Day 4 - Thursday, March 10, IFSM2016

Visits and Vistas

I am starting by writing with detail about an amazing day and incredible first stop. Father Timothy Meehan, of the Legionnaires of Christ, spoke with us at Magdala in this first century town and synagogue dating back to the year 19. This place on the Sea of Galilee - the Kinneret - was, according to Father Meehan, "the first calling of a crossroads between Jewish and Christian holy culture".

Magdala has one of only seven first century synagogues found in Israel. It was not a place for prayer, sacrifice or pilgrimage. It was a more of a town hall where the reading of the Torah, the laws of the revelation of God, were read. There were several different rooms, including a Beit Midrash study hall where the "Seat of Moses" could be found, which was most likely where the leader sat. Next was a Beit Knesset, a house of assembly, with mosaics, frescoes and coins dating to the year 29. Magdala and Kfar Nachum (Caperneum) were places where Jesus taught.

The Legionnaires purchased Magdala from a seaside bungalow resort which was in bankruptcy, in hopes of building a center (Institute for the Dignity of Women to fight against trafficking, prostitution and domestic violence) as well as a church to honor Mary from Magdala. Mary was known as a follower of Jesus who was present in every significant moment in the life of Jesus. Jesus had definitely spent time in Magdala teaching and keeping away from the nearby Roman encampments.

We were brought in to a magnificent place of prayer for women, right on the Sea. The room contained a boat chapel with an extraordinary painting of a woman touching the robe of Jesus, which was made holy.

Two women were sitting quietly in front of the large painting which our group was viewing. One was wearing wearing a Jewish star and the other woman was dressed in traditional Arab garb. The woemn were speaking with one another when we entered the chapel. A group of tourists from Florida walked in and immediately asked the two women rather rudely to move so they could take a photo of the painting. It reminded me of my favorite Yehuda Amichai poem, The Tourists (which I later read on the bus). I went up to the women, met them and found out more about what they were doing. Later that day they would be the speakers about women and leadership at a conference on the dignity of women. And I was fortunate to have taken their photo in front of this lovely painting!

After beginning construction, archeologists became involved when they uncovered the Magdala Stone, which had all of the representations of the Temple on it: Altar of sacrifice, columns, menorah, urns for water and oil, holy of Holies, bread, loaf offering, takes to clean after sacrifices - how remarkable! The Israel Antiquities Authority has been involved ever since. So far, they have raised $100 million for this project.

The Temple is where the presence of God for Israel was found. When does the synagogue become a place of worship? Does the reading of the Torah make it holy? Doesn't a charismatic leader move people in a profound way?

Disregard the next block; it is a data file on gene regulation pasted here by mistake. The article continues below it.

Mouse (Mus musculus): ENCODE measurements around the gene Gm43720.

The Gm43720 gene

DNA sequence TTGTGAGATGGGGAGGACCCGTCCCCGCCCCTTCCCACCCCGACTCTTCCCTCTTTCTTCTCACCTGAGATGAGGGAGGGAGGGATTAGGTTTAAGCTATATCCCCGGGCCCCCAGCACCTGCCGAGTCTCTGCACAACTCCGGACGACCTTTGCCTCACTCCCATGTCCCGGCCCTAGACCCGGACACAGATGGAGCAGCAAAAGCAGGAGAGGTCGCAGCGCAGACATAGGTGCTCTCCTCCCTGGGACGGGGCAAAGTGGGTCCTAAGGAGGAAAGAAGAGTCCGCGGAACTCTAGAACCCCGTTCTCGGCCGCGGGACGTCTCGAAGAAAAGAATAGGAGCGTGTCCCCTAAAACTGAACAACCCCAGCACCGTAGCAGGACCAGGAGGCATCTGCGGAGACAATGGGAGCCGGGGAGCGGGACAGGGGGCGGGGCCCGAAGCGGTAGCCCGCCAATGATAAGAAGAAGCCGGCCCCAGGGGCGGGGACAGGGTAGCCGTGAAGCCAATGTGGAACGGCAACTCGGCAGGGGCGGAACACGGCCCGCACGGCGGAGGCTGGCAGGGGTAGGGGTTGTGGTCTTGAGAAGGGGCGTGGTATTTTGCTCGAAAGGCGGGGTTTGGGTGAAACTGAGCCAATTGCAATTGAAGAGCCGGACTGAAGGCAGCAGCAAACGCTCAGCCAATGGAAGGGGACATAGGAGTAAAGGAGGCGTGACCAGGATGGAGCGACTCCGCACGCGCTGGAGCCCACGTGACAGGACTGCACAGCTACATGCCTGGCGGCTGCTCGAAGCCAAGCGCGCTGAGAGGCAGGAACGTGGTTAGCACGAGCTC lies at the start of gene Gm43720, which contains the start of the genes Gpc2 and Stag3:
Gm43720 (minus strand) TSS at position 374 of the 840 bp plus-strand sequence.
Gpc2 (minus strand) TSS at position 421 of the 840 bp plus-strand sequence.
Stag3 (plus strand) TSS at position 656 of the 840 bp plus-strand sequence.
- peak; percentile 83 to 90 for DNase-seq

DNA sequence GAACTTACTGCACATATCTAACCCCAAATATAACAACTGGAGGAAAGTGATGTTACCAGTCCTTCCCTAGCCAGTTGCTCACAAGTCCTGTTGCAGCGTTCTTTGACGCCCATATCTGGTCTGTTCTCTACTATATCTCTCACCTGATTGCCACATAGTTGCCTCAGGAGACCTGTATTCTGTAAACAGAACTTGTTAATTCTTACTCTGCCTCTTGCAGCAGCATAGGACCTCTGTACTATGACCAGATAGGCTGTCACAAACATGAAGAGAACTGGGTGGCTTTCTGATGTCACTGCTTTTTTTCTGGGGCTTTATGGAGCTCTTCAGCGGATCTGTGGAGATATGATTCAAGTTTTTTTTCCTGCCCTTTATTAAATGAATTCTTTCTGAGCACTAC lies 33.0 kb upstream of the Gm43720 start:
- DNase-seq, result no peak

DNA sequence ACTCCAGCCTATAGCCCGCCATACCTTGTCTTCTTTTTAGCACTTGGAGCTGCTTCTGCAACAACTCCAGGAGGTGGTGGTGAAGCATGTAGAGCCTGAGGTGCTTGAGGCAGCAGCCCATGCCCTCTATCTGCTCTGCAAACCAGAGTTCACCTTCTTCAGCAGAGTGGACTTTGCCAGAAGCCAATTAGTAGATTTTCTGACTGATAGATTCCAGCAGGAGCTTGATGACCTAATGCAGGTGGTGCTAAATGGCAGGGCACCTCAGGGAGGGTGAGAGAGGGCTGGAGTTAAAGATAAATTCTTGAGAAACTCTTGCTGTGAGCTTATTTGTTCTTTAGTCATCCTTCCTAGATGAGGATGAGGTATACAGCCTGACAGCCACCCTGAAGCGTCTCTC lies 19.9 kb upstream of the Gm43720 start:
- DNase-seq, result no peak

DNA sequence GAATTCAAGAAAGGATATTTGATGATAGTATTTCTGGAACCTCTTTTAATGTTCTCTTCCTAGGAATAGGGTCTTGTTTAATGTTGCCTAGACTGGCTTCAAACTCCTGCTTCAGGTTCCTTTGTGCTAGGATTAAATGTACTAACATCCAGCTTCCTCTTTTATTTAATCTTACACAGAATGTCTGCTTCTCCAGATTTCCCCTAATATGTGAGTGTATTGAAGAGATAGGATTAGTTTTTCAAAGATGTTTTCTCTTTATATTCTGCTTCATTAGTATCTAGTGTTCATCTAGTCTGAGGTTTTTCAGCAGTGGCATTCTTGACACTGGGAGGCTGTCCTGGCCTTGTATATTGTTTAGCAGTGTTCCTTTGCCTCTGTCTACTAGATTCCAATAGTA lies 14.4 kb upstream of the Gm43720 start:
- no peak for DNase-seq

As wonderful as the place was (my first visit), it was Father Meeham's teachings that were truly memorable as they pertained to our group:

*Open our hearts to experience holy traditions.

*Strength to things that unite us; bring hearts together get rid of stuff that divides us.

*Look at the beauty of people.

*Every time we go somewhere with someone else, the place and the experience become unique.

*This is a place for people to encounter themselves.

*The world has come to the point of breaking barriers *overcoming fears to embrace another person makes us better people.

*Transformation in each of us will help us obtain full dignity, and will make the experience of human life more beautiful.

From there, we visited the traditional sites of the Mount of Beatitudes, Tabgha and Capernaum. Eighty per cent of what happened with Jesus happened in these places. We sang together and heard devotions and readings from the New Testament.

And that was just the morning!

Our bus climbed to the top of the Golan Heights for a visit to Har Bental to hear a security/border perspective and view Har Hermon (with a bit of snow), Lebanon and Syria. We saw two UN peace watchers and their huge binoculars! (A light pizza lunch!) and then it was onto Kibbutz Afiq where Marla Van Meter, a Californian who made Aliyah some 25 years ago, joined us to share her story at two amazing vistas of the border with Syria and Jordan, and later of the sunset over the Galilee. She came "to paint the Golan green" and to live her dream. So fascinating to learn about borders drawn up arbitrarily by man vs by topography. At one of the kibbutzim, they are producing biogas and have a water reclamation plant. I hope to share with Gail Joseph who will visit Israel soon. We dined there at Kfar Haruv.

We then returned to our hotel in Tiberias. 

Marilyn Forman Chandler


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